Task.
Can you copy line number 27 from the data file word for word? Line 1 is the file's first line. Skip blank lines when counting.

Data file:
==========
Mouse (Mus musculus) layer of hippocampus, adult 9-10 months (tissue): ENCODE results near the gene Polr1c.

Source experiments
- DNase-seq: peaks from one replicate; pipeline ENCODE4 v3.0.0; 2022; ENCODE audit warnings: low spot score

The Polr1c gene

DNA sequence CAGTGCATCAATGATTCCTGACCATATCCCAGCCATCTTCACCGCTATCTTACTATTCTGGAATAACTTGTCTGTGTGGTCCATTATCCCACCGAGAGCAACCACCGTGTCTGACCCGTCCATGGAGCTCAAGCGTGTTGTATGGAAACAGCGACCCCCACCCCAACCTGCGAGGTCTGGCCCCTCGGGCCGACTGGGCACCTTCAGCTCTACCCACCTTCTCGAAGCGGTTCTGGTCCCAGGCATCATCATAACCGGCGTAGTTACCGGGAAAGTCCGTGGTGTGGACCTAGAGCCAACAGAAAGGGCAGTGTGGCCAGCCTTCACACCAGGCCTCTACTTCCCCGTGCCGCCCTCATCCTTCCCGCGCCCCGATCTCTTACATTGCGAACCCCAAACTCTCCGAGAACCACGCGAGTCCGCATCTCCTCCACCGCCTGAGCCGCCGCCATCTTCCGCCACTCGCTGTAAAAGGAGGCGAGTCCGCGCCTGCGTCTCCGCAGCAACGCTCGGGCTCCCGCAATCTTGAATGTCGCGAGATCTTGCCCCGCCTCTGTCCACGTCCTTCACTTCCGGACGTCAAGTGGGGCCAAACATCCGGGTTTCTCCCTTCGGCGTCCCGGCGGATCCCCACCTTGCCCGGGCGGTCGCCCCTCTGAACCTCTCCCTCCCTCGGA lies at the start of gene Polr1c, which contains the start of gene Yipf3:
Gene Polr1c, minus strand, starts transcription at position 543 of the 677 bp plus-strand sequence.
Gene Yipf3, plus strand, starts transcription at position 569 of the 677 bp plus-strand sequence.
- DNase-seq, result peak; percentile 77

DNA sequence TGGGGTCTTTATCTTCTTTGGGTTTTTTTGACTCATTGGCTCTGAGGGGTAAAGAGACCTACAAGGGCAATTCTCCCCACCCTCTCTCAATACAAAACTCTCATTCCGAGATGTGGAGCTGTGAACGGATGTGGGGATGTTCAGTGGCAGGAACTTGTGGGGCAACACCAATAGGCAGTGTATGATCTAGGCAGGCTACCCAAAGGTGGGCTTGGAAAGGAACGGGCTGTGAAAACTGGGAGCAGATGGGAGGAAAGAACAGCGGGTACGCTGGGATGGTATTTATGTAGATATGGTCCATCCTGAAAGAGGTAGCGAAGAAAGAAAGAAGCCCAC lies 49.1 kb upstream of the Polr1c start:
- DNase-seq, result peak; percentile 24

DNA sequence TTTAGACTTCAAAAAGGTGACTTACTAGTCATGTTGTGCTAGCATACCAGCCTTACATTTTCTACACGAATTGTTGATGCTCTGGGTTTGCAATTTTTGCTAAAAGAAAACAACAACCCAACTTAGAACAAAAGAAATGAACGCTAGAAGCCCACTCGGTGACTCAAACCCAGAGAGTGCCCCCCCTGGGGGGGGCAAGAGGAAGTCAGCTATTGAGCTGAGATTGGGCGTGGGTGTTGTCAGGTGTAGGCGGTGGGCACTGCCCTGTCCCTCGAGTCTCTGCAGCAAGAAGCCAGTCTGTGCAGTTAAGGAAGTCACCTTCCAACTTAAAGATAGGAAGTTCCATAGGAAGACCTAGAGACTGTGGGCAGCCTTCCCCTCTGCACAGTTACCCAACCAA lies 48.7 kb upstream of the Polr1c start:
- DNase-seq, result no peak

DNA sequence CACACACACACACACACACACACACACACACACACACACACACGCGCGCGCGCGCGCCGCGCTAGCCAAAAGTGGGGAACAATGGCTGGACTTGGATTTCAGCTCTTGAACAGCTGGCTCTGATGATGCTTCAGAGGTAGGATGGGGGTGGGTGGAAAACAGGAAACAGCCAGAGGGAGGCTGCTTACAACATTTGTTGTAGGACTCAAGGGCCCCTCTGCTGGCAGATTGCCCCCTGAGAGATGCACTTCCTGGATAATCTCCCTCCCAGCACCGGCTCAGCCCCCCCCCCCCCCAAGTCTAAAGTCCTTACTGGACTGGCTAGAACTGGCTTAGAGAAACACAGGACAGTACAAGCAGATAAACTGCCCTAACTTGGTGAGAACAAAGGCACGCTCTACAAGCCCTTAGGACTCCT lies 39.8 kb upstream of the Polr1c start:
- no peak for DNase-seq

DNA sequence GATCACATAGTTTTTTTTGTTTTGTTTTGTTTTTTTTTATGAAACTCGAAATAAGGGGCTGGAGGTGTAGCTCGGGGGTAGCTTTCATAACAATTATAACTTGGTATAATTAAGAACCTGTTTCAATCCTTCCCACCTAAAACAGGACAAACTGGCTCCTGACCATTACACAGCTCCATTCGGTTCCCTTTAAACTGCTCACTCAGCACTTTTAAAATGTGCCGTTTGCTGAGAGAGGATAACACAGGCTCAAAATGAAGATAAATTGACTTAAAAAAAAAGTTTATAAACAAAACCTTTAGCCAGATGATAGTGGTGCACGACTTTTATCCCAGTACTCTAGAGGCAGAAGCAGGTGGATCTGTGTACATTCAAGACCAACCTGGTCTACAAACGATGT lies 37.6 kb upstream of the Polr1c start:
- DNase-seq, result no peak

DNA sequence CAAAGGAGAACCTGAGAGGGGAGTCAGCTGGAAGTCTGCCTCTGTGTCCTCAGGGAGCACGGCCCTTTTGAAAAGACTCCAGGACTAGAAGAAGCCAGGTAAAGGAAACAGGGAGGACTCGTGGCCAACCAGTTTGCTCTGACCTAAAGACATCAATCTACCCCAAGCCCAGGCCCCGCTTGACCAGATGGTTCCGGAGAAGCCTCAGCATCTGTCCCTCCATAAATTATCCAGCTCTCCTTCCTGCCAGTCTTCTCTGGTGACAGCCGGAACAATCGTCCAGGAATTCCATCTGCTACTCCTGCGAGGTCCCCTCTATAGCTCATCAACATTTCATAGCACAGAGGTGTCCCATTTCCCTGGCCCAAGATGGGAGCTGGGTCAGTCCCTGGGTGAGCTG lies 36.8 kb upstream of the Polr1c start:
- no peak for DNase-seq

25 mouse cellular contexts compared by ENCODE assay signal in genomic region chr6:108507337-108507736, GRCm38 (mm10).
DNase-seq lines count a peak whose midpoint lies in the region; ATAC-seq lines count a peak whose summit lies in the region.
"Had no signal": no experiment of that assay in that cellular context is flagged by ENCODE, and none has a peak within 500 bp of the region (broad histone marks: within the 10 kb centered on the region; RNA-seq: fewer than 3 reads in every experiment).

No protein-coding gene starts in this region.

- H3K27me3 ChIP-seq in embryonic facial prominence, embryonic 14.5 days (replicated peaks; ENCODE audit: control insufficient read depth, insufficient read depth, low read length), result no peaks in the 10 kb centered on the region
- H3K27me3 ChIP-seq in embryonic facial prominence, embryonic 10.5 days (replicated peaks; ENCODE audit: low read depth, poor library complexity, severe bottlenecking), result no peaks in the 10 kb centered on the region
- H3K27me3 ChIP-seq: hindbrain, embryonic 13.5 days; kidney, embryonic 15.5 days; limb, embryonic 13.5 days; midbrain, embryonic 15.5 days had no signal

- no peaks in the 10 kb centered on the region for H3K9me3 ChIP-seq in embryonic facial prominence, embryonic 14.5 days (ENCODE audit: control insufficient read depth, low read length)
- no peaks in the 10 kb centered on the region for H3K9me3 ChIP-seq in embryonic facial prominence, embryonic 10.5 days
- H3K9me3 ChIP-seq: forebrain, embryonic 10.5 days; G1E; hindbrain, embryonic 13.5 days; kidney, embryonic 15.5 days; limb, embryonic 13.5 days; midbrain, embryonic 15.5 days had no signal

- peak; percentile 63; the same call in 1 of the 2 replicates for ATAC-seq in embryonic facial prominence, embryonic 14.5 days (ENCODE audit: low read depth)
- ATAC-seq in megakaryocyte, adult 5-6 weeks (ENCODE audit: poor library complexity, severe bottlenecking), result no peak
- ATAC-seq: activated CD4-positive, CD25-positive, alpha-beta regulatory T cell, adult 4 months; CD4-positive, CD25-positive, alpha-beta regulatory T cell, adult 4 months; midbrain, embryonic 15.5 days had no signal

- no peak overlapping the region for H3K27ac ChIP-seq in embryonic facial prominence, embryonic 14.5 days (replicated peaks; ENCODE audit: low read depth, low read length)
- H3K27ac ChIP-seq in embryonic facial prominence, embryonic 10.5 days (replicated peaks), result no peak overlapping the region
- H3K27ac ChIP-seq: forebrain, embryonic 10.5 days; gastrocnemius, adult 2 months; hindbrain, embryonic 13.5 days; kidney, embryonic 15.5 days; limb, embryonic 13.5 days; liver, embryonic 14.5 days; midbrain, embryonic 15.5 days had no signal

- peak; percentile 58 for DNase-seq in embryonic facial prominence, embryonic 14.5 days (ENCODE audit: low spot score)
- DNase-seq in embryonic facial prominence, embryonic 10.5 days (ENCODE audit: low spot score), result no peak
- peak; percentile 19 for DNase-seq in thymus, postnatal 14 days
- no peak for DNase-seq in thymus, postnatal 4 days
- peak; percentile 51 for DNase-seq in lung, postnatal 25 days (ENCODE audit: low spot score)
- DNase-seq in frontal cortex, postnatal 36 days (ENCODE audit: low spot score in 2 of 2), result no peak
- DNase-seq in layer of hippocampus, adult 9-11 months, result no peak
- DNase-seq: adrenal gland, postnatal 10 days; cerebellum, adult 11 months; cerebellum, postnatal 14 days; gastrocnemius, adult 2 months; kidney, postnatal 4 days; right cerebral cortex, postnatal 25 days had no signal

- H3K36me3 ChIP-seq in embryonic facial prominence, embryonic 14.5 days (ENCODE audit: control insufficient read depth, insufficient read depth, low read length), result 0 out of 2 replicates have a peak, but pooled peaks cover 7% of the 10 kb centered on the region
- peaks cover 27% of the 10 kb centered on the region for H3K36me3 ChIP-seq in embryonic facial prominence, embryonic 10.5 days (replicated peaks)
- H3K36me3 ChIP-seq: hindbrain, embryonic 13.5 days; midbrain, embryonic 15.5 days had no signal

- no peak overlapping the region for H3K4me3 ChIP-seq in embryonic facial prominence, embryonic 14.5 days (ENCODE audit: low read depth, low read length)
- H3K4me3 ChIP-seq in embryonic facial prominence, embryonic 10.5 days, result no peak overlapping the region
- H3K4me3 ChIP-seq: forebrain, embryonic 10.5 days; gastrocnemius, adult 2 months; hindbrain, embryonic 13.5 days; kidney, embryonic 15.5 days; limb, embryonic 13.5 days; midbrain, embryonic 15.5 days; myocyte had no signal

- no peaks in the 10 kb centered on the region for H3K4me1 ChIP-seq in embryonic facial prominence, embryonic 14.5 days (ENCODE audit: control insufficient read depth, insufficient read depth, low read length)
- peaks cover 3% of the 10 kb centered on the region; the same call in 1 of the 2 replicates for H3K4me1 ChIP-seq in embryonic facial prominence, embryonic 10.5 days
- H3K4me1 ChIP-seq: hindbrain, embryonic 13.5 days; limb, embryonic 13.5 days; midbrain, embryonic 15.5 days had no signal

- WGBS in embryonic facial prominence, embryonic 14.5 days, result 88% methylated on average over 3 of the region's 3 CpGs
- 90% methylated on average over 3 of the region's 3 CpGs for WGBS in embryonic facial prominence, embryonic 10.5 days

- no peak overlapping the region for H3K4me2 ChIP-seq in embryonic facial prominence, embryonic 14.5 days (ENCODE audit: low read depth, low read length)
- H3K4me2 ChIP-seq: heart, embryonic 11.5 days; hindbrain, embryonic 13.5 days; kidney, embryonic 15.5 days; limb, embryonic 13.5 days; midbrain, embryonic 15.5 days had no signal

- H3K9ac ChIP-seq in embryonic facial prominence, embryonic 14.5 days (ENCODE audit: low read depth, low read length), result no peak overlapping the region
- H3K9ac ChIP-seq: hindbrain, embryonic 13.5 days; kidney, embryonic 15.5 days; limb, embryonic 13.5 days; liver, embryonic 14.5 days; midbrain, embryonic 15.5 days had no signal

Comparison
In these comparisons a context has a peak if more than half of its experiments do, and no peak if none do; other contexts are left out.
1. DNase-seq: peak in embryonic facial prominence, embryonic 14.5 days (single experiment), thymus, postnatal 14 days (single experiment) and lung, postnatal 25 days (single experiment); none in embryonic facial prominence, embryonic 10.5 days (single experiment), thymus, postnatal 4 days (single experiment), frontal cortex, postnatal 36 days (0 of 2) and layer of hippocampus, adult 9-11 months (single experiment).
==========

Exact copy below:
- no peaks in the 10 kb centered on the region for H3K9me3 ChIP-seq in embryonic facial prominence, embryonic 10.5 days